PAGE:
13h
Ingeniøren

Spørg Scientariet: Hvorfor kræver tv større antenner end radio?En læser undrer sig over, at man kan fange FM med små antenner, mens den ikke går, når man skal opfange tv-signaler. Det svarer DTU-professor på.
13h
Phys.org - latest science and technology news stories

Sodium-ion battery packs a punchA new sodium-ion battery chemistry that shows superior performance to existing state-of-the-art sodium-based batteries could be the catalyst to enabling mass-production of the emerging technology for large-scale energy storage, such as in applications including storing solar power for industrial sites.
13h
Phys.org - latest science and technology news stories

Broadcom moves back to the USSemiconductor manufacturer Broadcom, which recently failed in a bid to buy US rival Qualcomm, has transferred its headquarters from Singapore to the US as promised.
13h
Viden

Cambridge Analytica kan have "høstet" 41.820 danskeres facebook-profilTusindvis af danskere kan have delt data med det omstridte Cambridge Analytica.
14h
Phys.org - latest science and technology news stories

Congress' dilemma: tame Facebook or just accept its apology?Facebook isn't just a company. It's a behemoth, with 2.1 billion monthly users, $40 billion in revenue and more than 25,000 employees worldwide.
14h
Ingeniøren

Hollændere 3D-printer stålbroEfter tre års udvikling er det som de første lykkedes en hollandsk virksomhed at 3D-printe en hel bro i stål. De kommende måneder skal den testes, før den placeres over kanal i Amsterdam
14h
Phys.org - latest science and technology news stories

LGBQ students less likely to stay in STEM majorsFor years, researchers have known that it is hard to attract and keep women and some minorities in science, technology, engineering and math - or STEM - fields. Now, a Montana State University researcher has found that the same problem applies to sexual minorities.
14h
Phys.org - latest science and technology news stories

Experts propose method to monitor ocean healthIt's important to closely monitor how climate change and our increasing use of the oceans are affecting important marine resources and ecosystems. A new Global Change Biology paper identifies "biological essential ocean variables" that can be measured to provide key information to help effectively mitigate or manage the detrimental effects we may be having.
14h
Phys.org - latest science and technology news stories

Prehistoric reptile pregnant with octupletsPalaeontologists have discovered part of the skeleton of a 180 million-year-old pregnant ichthyosaur with the remains of between six and eight tiny embryos between its ribs.
14h
Phys.org - latest science and technology news stories

Captain Scott's Discovery expedition offers climate change insight 100 years onSamples collected during Captain Scott's famous 1901-1904 Discovery expedition to Antarctica, the oldest of their kind, have recently undergone new analysis using modern techniques providing scientists with exciting new data, over 100 years after the voyage.
14h
Phys.org - latest science and technology news stories

Automated prep of MS-sensitive fluorescently labeled N-Glycans with a pipetting robotA new original research report available ahead-of-print at SLAS Technology demonstrates the semi-automation of a GlycoWorks RapiFluor-MS (RFMS) Kit using a pipetting robot to improve life sciences research productivity. This robotic platform uses standard manual pipettors and an optically guided arm to facilitate the automation of manual procedures, reducing the time researchers spend at the lab b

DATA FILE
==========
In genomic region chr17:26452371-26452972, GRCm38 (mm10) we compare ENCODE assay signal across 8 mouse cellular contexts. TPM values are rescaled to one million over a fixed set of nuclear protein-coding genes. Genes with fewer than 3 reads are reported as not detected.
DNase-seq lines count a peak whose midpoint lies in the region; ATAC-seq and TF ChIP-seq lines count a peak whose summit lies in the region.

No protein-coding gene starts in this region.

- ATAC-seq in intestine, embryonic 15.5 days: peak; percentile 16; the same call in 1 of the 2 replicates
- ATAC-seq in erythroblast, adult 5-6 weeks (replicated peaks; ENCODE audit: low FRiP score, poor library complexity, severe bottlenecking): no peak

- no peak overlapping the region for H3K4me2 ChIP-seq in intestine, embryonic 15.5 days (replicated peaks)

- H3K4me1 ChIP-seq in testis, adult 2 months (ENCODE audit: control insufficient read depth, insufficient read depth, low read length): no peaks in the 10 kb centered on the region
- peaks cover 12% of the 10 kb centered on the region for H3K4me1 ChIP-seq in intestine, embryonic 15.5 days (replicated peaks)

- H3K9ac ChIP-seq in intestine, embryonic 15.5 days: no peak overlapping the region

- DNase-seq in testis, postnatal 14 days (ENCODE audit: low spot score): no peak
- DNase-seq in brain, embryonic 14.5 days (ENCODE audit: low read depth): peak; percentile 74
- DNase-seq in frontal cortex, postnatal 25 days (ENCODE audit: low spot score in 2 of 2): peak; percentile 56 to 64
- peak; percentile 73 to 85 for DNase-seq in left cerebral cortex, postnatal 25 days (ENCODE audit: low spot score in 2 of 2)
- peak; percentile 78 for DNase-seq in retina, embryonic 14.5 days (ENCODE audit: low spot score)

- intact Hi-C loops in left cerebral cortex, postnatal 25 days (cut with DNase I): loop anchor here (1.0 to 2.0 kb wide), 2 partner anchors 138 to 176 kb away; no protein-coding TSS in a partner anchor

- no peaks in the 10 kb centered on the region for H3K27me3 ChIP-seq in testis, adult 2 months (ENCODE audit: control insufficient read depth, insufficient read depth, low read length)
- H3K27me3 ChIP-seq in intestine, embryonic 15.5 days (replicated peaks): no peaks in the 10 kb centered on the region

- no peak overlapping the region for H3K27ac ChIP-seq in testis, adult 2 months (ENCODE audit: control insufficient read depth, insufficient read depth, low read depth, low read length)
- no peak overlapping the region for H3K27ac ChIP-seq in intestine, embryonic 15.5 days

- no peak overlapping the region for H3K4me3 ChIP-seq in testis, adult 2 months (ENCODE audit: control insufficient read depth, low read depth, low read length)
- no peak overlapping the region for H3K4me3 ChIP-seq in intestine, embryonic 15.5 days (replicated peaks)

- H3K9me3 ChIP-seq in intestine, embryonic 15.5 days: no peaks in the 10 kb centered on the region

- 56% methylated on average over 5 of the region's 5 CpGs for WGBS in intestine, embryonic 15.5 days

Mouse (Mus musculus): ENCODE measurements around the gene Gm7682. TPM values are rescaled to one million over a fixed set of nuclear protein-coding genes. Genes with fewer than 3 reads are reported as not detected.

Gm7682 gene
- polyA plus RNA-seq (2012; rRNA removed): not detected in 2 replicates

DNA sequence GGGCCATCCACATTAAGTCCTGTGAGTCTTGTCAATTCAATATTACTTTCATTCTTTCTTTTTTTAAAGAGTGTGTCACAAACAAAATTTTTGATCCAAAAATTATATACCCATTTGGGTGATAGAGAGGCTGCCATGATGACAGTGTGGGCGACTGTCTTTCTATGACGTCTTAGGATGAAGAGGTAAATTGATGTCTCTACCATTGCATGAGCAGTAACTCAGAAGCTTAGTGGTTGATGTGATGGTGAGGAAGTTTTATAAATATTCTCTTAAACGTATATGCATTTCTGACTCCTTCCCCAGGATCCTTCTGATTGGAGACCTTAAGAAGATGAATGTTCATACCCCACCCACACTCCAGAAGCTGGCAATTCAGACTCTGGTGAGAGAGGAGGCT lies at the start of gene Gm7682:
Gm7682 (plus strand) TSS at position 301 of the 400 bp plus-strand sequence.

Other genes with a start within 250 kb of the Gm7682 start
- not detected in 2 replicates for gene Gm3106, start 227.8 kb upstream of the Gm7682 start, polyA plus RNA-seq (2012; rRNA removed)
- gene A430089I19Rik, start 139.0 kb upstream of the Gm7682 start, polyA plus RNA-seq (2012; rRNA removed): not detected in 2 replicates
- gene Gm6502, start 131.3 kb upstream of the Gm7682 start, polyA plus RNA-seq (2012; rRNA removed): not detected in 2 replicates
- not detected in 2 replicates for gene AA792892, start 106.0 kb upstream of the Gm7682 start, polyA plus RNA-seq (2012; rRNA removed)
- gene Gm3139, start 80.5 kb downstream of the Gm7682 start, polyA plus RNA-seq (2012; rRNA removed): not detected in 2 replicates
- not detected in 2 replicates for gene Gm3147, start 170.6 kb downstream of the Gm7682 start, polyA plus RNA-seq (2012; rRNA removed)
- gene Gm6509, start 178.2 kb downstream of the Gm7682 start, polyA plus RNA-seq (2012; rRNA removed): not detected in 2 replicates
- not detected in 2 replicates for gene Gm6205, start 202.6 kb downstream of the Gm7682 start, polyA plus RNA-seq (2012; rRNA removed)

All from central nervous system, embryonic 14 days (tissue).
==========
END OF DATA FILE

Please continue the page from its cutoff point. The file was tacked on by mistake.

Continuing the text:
14h
Phys.org - latest science and technology news stories

Australia privacy chief to probe Facebook over data breachAustralia is investigating Facebook over alleged privacy breaches, authorities said Thursday, after the firm admitted the personal data of thousands of local users was improperly shared with a British political consultancy.
14h
EurekAlert! - Breaking News

Automated prep of MS-sensitive fluorescently labeled N-Glycans with a pipetting robotA new original research report available ahead-of-print at SLAS Technology demonstrates the semi-automation of a GlycoWorks RapiFluor-MS (RFMS) Kit using a pipetting robot to improve life sciences research productivity.
15h
Phys.org - latest science and technology news stories

Lizards, mice, bats and other vertebrates are important pollinators tooBees are not the only animals that carry pollen from flower to flower. Species with backbones, among them bats, birds, mice, and even lizards, also serve as pollinators. Although less familiar as flower visitors than insect pollinators, vertebrate pollinators are more likely to have co-evolved tight relationships of high value to the plants they service, supplying essential reproductive aid for wh
16h
Phys.org - latest science and technology news stories

New genomic tool searches wheat's wild past to improve crops of the futureA new genetic directory launched today will enable researchers and breeders to scan the genomes of wild relatives of modern wheat to find disease-fighting properties lost to domestication.
16h
Phys.org - latest science and technology news stories

Researchers provide potential explanation for declines in brown bear populationsAnimals may fall into what are called evolutionary and ecological traps when they make poor decisions using seemingly reliable environmental cues. For example, animals may select habitats to occupy based on food availability, but mortality may be highest in habitats with the highest food availability. A new Mammal Review article examines how the brown (grizzly) bear can fall into such traps in hum
16h
Science | The Guardian